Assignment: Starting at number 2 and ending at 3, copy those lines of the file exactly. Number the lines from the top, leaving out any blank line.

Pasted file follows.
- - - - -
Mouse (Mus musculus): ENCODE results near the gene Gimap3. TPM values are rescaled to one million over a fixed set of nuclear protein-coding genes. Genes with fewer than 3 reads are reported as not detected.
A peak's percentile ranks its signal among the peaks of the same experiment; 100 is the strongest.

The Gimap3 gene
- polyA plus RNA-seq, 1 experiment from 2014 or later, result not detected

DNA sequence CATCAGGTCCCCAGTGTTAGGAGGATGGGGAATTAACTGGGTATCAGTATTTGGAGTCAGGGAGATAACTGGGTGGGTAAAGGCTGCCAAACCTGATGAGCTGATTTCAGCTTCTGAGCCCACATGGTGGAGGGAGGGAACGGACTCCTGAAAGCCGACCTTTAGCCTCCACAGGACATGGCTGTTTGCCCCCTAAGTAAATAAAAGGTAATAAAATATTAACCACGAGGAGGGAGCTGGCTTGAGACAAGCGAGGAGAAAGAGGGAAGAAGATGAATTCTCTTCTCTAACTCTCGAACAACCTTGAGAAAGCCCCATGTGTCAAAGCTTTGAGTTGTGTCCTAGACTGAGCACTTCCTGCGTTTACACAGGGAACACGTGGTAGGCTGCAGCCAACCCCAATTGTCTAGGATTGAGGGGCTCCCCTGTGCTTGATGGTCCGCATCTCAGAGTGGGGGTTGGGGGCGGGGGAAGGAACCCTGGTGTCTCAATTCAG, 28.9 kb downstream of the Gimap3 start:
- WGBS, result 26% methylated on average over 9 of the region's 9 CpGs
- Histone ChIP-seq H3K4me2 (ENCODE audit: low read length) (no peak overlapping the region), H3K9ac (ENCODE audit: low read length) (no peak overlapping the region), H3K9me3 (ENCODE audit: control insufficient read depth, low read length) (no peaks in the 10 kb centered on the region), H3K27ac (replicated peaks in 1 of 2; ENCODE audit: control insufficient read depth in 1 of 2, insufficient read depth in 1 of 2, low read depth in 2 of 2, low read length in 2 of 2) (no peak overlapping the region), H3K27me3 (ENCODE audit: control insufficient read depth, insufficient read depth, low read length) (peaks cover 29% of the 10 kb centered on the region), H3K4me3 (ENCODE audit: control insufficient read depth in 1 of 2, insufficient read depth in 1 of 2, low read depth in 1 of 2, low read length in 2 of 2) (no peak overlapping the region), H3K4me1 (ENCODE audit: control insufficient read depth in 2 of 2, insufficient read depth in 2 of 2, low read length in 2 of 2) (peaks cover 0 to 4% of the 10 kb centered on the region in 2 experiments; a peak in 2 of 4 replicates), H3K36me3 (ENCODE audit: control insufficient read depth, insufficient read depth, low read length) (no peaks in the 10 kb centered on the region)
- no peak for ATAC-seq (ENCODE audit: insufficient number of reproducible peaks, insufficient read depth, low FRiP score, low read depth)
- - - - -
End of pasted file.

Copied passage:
A peak's percentile ranks its signal among the peaks of the same experiment; 100 is the strongest.

The Gimap3 gene